Must be waterproof and wind proof to allow you the comfort on the slopes and prevent ‘freezing’ of your hands as it would significantly impact your skiing. There are a huge variety of gloves to choose from, hence, our general advice is to have something comfortable that fits your skiing style. For instance, if you are a beginner, you might want to consider longer cuffed gloves as they help you to keep the snow out during falls better than short cuffed gloves. Some gloves have a variety of accessories including things such as nose wipers, retaining clips and loop.

Common upper extremity injuries:

There are few upper extremity injuries which could be related to skiing. The vast majority of injuries occur because of falling, improper use of poles and collisions. Here we will give you some general advice on how to try and avoid sustaining these injuries and show you a few exercises to strengthen the most affected areas. 

Ulna collateral ligament sprain:

Is a tear or a partial tear of the ligament on the inner part of the elbow. 

  • Symptoms: you may or may not feel or hear a pop or tear when the injury occurs (check here to know what the experts say about this). You might observe some swelling and tenderness on the inner part of the elbow. Moreover, you might not be able to fully straighten you elbow and feel like your grip is weakened. You might occasionally feel some tingling in your little and part of the ring fingers.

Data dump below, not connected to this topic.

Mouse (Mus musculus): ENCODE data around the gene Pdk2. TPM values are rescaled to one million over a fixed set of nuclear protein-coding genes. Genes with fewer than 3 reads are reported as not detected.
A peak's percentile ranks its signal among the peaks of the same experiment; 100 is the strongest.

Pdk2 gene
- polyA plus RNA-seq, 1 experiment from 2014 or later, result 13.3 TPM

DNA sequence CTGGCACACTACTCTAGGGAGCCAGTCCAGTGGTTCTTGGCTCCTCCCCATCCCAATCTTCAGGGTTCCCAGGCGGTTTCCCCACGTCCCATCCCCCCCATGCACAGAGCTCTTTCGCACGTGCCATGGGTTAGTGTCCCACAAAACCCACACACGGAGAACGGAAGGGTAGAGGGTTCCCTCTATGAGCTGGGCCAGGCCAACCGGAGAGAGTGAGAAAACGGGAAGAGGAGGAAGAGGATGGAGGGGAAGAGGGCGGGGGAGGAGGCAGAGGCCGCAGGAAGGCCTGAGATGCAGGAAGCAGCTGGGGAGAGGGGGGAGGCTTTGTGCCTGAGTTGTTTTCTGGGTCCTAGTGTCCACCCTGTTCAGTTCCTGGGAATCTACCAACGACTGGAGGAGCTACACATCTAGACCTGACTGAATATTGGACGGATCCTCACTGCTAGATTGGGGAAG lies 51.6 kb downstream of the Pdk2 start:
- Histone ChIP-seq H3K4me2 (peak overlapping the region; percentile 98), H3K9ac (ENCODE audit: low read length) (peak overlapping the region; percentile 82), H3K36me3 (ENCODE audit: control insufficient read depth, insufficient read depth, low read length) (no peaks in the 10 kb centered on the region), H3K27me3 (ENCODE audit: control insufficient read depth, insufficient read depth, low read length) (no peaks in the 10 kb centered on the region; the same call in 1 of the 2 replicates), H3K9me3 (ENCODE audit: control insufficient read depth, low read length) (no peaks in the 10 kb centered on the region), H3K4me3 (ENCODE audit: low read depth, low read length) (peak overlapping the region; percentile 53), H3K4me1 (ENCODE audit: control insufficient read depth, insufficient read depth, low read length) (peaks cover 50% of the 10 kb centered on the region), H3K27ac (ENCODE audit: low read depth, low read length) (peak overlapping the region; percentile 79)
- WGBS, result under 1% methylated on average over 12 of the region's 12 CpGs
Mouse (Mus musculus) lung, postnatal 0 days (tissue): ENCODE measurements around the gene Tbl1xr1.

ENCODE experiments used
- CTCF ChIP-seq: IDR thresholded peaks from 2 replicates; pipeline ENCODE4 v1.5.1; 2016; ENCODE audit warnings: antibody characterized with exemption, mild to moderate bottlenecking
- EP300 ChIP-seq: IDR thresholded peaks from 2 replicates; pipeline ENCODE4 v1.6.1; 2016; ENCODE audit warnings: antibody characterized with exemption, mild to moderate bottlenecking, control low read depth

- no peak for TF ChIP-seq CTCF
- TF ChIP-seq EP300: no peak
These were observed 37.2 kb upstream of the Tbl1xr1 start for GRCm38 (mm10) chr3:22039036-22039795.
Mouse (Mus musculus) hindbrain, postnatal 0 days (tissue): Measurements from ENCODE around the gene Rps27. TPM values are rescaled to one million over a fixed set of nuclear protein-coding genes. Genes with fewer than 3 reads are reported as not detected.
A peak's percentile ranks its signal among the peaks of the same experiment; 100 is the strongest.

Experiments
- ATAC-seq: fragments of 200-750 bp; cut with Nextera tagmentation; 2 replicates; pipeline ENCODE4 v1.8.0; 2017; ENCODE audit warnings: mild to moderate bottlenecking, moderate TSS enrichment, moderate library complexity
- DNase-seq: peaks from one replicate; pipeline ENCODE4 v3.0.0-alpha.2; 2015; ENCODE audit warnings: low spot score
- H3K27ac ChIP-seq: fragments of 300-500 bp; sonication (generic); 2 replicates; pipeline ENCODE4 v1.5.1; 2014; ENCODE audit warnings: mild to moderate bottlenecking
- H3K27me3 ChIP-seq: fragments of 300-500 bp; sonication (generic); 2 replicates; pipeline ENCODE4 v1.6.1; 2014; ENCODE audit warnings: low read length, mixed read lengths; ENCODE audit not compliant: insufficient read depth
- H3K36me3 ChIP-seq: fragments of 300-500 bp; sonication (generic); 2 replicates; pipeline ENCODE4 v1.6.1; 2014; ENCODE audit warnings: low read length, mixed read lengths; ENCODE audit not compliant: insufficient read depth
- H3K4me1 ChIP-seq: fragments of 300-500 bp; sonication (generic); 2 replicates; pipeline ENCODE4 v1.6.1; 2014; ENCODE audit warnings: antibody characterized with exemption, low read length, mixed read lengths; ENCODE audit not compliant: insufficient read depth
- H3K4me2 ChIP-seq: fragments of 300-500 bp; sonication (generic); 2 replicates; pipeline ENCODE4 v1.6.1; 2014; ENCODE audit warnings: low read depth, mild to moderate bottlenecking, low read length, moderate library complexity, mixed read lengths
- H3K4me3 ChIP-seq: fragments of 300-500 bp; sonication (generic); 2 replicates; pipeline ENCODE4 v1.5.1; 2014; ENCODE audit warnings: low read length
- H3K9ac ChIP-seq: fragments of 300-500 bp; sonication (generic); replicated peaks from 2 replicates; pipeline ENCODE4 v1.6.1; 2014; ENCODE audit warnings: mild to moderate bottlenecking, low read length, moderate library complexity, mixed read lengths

• Causes: falling on an outstretched arm with the pole in your hand.
  • Prevention: Let go of the pole when falling. Try to avoid having poles with wrist straps. Be in control while skiing, try not to go too fast so that you avoid falling. 

Acromioclavicular joint separation/subluxation/fracture:

Is an injury to one of your shoulder joints. It is a small joint at the top of your shoulder which connects the collar bone to your shoulder blade. People can click to read more tips here for the best injury related lawyers. 

  • Symptoms: You might observe swelling, tenderness and bruising at the top of your shoulder. If the joint has separated you might also see a visual deformity. Moving the shoulder would be painful.
  • Causes: Falling and landing directly on the shoulder or during a strong collision directly impacting the shoulder.
  • Prevention: Skiing at the appropriate speed, working to improve your control on the snow, knowing your limits. Strengthening exercises can help to strengthen the shoulder providing with more stability, hence, reducing the risk of injury.

Glenohumeral joint anterior dislocation or subluxation:

Is a potential dislocation of the shoulder or significant strain of the joint capsule which surrounds the joint to allow it stability.

  • Symptoms: Severe shoulder pain, you will see bruising and swelling around your shoulder. You will feel weakness in your arm, hand and neck and your arm might appear to be in a wrong place.
  • Causes: Pole being caught in the snow and pulling the arm out and backwards or falling on an outstretched arm.
  • Prevention: Try to avoid using wrist straps, work on your skiing technique and know your ability. Try to avoid skiing on an unfamiliar terrains and too fast. Some exercises can also help to strengthen the muscles around the shoulder providing more stability.

We hope this information is useful for you. If you need more information about ski equipment or any of our treatments, please contact us. We are always happy to help.